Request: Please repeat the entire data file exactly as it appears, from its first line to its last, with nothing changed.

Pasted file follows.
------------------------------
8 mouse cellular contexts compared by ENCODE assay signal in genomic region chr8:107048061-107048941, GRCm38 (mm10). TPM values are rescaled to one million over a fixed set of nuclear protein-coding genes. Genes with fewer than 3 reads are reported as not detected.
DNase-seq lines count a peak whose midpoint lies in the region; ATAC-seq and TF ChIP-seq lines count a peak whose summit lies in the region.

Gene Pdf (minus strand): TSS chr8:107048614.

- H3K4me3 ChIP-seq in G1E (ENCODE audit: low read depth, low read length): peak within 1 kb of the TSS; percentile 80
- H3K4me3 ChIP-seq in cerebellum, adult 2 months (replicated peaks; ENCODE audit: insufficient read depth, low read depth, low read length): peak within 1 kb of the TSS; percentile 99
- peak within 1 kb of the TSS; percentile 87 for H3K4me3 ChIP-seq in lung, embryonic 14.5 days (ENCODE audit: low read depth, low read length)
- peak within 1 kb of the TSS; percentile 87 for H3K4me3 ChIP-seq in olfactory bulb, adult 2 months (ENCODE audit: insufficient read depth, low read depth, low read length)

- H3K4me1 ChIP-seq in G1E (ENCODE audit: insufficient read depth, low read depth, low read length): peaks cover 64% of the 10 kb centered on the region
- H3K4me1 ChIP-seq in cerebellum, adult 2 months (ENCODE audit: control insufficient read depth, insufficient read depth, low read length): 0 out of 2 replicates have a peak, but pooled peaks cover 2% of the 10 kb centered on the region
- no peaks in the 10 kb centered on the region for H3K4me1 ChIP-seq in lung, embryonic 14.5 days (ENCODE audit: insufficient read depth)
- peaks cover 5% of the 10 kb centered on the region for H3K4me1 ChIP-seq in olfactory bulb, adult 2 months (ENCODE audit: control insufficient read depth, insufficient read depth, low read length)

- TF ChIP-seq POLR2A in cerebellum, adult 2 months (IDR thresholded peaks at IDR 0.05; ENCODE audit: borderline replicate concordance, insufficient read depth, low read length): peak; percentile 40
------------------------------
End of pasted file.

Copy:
8 mouse cellular contexts compared by ENCODE assay signal in genomic region chr8:107048061-107048941, GRCm38 (mm10). TPM values are rescaled to one million over a fixed set of nuclear protein-coding genes. Genes with fewer than 3 reads are reported as not detected.
DNase-seq lines count a peak whose midpoint lies in the region; ATAC-seq and TF ChIP-seq lines count a peak whose summit lies in the region.

Gene Pdf (minus strand): TSS chr8:107048614.

- H3K4me3 ChIP-seq in G1E (ENCODE audit: low read depth, low read length): peak within 1 kb of the TSS; percentile 80
- H3K4me3 ChIP-seq in cerebellum, adult 2 months (replicated peaks; ENCODE audit: insufficient read depth, low read depth, low read length): peak within 1 kb of the TSS; percentile 99
- peak within 1 kb of the TSS; percentile 87 for H3K4me3 ChIP-seq in lung, embryonic 14.5 days (ENCODE audit: low read depth, low read length)
- peak within 1 kb of the TSS; percentile 87 for H3K4me3 ChIP-seq in olfactory bulb, adult 2 months (ENCODE audit: insufficient read depth, low read depth, low read length)

- H3K4me1 ChIP-seq in G1E (ENCODE audit: insufficient read depth, low read depth, low read length): peaks cover 64% of the 10 kb centered on the region
- H3K4me1 ChIP-seq in cerebellum, adult 2 months (ENCODE audit: control insufficient read depth, insufficient read depth, low read length): 0 out of 2 replicates have a peak, but pooled peaks cover 2% of the 10 kb centered on the region
- no peaks in the 10 kb centered on the region for H3K4me1 ChIP-seq in lung, embryonic 14.5 days (ENCODE audit: insufficient read depth)
- peaks cover 5% of the 10 kb centered on the region for H3K4me1 ChIP-seq in olfactory bulb, adult 2 months (ENCODE audit: control insufficient read depth, insufficient read depth, low read length)

- TF ChIP-seq POLR2A in cerebellum, adult 2 months (IDR thresholded peaks at IDR 0.05; ENCODE audit: borderline replicate concordance, insufficient read depth, low read length): peak; percentile 40